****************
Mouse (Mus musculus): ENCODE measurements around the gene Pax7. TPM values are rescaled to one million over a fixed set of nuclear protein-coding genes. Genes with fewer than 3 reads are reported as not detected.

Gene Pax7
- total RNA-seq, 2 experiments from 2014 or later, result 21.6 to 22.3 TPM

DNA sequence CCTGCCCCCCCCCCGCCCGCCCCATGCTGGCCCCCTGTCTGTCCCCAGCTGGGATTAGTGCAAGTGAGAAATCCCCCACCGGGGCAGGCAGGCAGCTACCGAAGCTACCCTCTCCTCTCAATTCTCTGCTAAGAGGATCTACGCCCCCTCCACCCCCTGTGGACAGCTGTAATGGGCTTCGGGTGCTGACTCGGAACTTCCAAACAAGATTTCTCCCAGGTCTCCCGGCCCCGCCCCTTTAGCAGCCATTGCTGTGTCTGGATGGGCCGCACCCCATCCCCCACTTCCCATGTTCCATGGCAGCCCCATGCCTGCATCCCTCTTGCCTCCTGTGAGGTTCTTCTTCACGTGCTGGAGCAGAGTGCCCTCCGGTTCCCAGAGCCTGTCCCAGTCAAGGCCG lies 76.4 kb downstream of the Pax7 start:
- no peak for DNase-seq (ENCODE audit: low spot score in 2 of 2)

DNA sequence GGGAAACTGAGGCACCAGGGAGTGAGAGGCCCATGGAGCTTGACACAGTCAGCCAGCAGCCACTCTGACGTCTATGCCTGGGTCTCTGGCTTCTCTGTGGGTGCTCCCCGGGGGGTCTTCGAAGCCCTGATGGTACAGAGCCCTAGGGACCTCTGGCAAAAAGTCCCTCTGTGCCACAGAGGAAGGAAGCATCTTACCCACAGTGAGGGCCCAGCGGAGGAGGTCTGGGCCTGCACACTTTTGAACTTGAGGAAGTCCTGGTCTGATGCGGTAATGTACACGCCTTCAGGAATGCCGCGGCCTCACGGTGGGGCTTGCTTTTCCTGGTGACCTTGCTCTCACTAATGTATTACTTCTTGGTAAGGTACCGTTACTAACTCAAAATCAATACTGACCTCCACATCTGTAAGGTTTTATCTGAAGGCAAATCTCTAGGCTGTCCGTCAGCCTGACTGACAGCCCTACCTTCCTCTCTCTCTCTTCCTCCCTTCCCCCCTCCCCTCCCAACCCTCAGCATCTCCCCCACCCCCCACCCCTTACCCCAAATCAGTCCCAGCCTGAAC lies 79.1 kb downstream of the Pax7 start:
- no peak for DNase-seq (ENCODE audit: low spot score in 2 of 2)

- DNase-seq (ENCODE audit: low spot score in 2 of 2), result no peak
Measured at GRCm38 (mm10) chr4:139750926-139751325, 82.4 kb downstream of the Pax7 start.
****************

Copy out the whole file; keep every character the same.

Mouse (Mus musculus): ENCODE measurements around the gene Pax7. TPM values are rescaled to one million over a fixed set of nuclear protein-coding genes. Genes with fewer than 3 reads are reported as not detected.

Gene Pax7
- total RNA-seq, 2 experiments from 2014 or later, result 21.6 to 22.3 TPM

DNA sequence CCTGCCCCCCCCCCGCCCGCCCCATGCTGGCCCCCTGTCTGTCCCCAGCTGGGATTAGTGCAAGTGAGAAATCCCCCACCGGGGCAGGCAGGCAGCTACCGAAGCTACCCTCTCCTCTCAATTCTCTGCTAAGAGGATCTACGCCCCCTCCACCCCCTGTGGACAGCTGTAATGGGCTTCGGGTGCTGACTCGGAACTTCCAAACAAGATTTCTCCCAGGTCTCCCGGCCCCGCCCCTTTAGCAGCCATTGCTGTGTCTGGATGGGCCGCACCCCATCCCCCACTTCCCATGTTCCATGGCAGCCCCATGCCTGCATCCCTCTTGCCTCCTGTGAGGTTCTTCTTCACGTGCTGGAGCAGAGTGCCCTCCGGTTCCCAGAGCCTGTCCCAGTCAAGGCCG lies 76.4 kb downstream of the Pax7 start:
- no peak for DNase-seq (ENCODE audit: low spot score in 2 of 2)

DNA sequence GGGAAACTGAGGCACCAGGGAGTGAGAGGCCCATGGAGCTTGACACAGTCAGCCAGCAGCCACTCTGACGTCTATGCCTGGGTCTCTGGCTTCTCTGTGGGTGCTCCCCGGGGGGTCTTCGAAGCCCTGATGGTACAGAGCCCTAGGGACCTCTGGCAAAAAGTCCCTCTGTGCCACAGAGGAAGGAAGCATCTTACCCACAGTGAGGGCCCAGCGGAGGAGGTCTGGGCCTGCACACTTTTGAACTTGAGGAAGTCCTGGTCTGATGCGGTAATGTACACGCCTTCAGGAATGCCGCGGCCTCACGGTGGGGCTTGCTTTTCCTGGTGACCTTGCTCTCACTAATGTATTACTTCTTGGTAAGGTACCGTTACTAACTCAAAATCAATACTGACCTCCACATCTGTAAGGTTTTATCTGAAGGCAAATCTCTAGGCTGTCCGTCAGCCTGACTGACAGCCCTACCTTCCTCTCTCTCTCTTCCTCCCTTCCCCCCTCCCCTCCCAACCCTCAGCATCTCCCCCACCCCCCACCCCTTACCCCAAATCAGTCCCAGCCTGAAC lies 79.1 kb downstream of the Pax7 start:
- no peak for DNase-seq (ENCODE audit: low spot score in 2 of 2)

- DNase-seq (ENCODE audit: low spot score in 2 of 2), result no peak
Measured at GRCm38 (mm10) chr4:139750926-139751325, 82.4 kb downstream of the Pax7 start.